Sapa is such a pretty area to take photos. Please be considerate and ask for permission if you take photos of people, especially portrait photos. Otherwise, it’s rude and gives a bad impression to tourists. Or, you can consider taking photos without showing faces. 

6. Bring trash with you. 

Let’s preserve Sapa’s beautiful landscape! Please remember the “pack in, pack out” approach, and bring any trash with you back to Sapa town or your homestay. 

While most of the areas that we trekked in Sapa were clean, there were pockets of plastic bottles and plastic packages. Since garbage collecting and recycling are rare on the mountainside, they’ll either pile up or will get burned. 

7. Embrace the mountain toilet. 

If you need to use the toilet during the trek, then you’ll need to use the “mountain toilet.” Since you’ll walk through rice fields and villages, there aren’t any public toilet stops until you reach your lunch spot or homestay. Notify the guide that you need a toilet break and he/she will provide privacy.  

Ladies – You may consider wearing a pantiliner on your trekking days, so you don’t need to use toilet paper. 

8. Tipping your Sapa trekking guide is optional. 

It’s not expected, yet giving your guide a small tip is a nice way to show your gratitude and appreciation for the service. 

How much should you give? It’s up to you as any amount will be helpful, even 100,000 VND ($4.30) would be great. We gave 300,000 VND ($13) to each of our tour guides and we had three different ones each day.  

9. Having travel insurance is recommended.

Not sure if you need travel insurance? It’s always good to have travel insurance just in case something happens during your trip. If you fall during your trek and need medical attention, then you can use travel insurance to visit the nearest hospital and receive treatment.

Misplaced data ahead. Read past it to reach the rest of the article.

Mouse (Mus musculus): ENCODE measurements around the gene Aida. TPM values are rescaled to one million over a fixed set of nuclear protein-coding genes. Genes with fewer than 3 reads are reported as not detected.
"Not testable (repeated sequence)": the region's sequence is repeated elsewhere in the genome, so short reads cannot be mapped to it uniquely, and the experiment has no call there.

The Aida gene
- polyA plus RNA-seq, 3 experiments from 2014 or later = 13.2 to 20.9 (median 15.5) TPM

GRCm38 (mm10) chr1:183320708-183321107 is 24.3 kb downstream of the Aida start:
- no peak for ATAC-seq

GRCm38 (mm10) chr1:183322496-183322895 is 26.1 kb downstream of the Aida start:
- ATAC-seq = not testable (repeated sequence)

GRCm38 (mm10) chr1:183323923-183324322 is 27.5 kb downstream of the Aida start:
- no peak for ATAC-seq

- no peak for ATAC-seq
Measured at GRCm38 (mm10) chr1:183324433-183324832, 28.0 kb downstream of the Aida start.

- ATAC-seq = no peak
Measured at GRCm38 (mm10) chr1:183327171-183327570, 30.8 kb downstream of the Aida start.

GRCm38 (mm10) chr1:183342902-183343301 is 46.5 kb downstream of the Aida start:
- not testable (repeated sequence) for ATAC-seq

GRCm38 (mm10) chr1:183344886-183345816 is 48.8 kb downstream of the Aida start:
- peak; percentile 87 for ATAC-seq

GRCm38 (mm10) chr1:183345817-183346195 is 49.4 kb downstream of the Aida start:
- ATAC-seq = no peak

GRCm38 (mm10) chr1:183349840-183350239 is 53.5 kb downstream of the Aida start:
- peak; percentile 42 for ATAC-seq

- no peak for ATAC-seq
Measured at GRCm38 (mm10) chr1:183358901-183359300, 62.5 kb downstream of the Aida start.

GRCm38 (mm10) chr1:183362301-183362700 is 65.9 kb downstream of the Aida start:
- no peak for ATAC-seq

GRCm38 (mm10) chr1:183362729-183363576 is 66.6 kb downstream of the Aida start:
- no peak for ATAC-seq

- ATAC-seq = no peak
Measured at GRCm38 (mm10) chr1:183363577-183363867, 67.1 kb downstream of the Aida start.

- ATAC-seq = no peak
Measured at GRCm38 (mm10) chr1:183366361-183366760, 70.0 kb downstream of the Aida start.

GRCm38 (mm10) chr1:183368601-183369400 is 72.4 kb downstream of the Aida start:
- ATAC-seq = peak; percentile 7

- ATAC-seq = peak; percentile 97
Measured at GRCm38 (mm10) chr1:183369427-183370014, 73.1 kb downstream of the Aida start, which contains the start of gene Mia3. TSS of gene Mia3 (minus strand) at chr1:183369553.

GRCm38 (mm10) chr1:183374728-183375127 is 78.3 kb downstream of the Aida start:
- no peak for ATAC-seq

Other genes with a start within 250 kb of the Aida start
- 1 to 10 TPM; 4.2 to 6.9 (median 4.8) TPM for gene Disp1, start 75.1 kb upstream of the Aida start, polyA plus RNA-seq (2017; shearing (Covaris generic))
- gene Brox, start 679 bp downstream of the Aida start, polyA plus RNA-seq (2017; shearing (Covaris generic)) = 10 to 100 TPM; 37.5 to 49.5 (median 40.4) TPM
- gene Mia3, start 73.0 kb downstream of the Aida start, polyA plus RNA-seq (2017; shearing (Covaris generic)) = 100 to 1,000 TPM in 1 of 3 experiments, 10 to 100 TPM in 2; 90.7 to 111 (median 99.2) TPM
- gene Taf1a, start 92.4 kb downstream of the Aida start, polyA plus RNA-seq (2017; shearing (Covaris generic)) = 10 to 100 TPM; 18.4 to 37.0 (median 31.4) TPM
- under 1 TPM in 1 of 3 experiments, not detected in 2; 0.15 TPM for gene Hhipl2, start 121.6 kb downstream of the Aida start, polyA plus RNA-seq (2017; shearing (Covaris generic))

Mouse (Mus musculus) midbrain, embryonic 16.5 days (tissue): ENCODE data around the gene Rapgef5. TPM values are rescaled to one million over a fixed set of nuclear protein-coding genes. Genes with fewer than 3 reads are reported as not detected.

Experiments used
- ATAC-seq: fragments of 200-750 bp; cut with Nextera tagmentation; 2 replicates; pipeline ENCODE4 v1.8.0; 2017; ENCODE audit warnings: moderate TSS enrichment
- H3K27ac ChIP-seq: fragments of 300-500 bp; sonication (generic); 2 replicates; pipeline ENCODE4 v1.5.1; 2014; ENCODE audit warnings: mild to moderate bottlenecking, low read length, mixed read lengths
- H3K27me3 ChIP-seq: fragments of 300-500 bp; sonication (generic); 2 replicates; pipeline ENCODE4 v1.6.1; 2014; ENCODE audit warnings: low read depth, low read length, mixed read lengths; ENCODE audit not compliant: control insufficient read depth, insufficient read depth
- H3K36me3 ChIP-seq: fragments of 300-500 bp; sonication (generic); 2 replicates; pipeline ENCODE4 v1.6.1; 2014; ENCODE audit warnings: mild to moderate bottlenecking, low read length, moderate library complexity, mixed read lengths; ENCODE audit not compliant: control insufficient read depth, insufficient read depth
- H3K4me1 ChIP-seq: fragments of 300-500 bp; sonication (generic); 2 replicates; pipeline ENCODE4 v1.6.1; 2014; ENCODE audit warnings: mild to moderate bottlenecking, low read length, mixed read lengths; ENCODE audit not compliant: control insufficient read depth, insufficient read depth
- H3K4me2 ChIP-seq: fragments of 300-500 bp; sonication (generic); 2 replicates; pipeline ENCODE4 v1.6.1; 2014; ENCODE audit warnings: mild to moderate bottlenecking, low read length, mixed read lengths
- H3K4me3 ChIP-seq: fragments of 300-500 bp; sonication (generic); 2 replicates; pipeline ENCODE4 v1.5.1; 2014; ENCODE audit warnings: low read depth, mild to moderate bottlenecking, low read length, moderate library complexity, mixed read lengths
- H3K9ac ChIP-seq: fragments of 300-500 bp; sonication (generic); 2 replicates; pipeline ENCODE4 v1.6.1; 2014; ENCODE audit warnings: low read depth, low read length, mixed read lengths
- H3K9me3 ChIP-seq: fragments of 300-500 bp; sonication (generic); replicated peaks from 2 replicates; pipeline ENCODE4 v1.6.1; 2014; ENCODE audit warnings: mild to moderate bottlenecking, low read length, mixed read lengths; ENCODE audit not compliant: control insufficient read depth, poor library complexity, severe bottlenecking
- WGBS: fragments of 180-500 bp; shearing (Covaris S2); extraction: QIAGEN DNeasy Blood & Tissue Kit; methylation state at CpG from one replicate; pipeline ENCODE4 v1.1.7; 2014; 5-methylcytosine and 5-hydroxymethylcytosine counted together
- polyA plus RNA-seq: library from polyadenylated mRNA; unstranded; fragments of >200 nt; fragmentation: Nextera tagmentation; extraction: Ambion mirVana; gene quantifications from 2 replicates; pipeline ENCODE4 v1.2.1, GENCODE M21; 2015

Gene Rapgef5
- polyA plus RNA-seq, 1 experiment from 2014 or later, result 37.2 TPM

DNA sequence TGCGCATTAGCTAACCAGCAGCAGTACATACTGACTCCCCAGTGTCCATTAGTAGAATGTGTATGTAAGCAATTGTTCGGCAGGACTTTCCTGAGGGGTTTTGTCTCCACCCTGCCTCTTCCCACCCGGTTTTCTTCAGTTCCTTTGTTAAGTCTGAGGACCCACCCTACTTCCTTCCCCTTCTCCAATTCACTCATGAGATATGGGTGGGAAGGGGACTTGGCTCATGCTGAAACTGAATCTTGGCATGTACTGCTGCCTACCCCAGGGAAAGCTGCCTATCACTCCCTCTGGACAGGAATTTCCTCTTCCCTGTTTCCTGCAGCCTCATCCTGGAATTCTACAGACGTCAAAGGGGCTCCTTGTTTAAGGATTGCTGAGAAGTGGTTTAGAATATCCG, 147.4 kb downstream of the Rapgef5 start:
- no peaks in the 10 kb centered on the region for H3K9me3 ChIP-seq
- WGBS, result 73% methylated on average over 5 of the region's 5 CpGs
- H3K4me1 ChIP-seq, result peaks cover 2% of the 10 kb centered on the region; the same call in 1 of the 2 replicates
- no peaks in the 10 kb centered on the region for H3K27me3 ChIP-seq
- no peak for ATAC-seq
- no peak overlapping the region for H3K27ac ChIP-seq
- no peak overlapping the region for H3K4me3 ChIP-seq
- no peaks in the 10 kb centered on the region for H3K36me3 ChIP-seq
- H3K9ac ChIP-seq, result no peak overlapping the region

We recommend buying travel insurance here

10. Once you’ve finished your trek, get a massage.

You deserve to treat yourself to a body and foot massage after completing your trek. Your body may be exhausted after the full day trek. 

Luckily, Sapa town has plenty of local massage places to choose from. All you need to do is just walk in and enjoy it! Pricing is similar and you can get a 60-minute massage starting at 200,000 VND ($10.80). 

Here are some full body massage deals to consider: 


After reading this Sapa trekking guide, we hope you’re inspired to go on a trek in Sapa! It’s one of the bucket list experiences to have in Vietnam. 

If you plan to continue your Vietnam journey, check out our other Vietnam posts:

Have more questions about hiking in Sapa? Ask questions in the comments below. 

Like this post? Save it to your Vietnam Pinterest board.

Sapa Trekking Guide - Top photo is of Sapa rice terraces and bottom photo is of two women trekking in the mountains of Sapa, Vietnam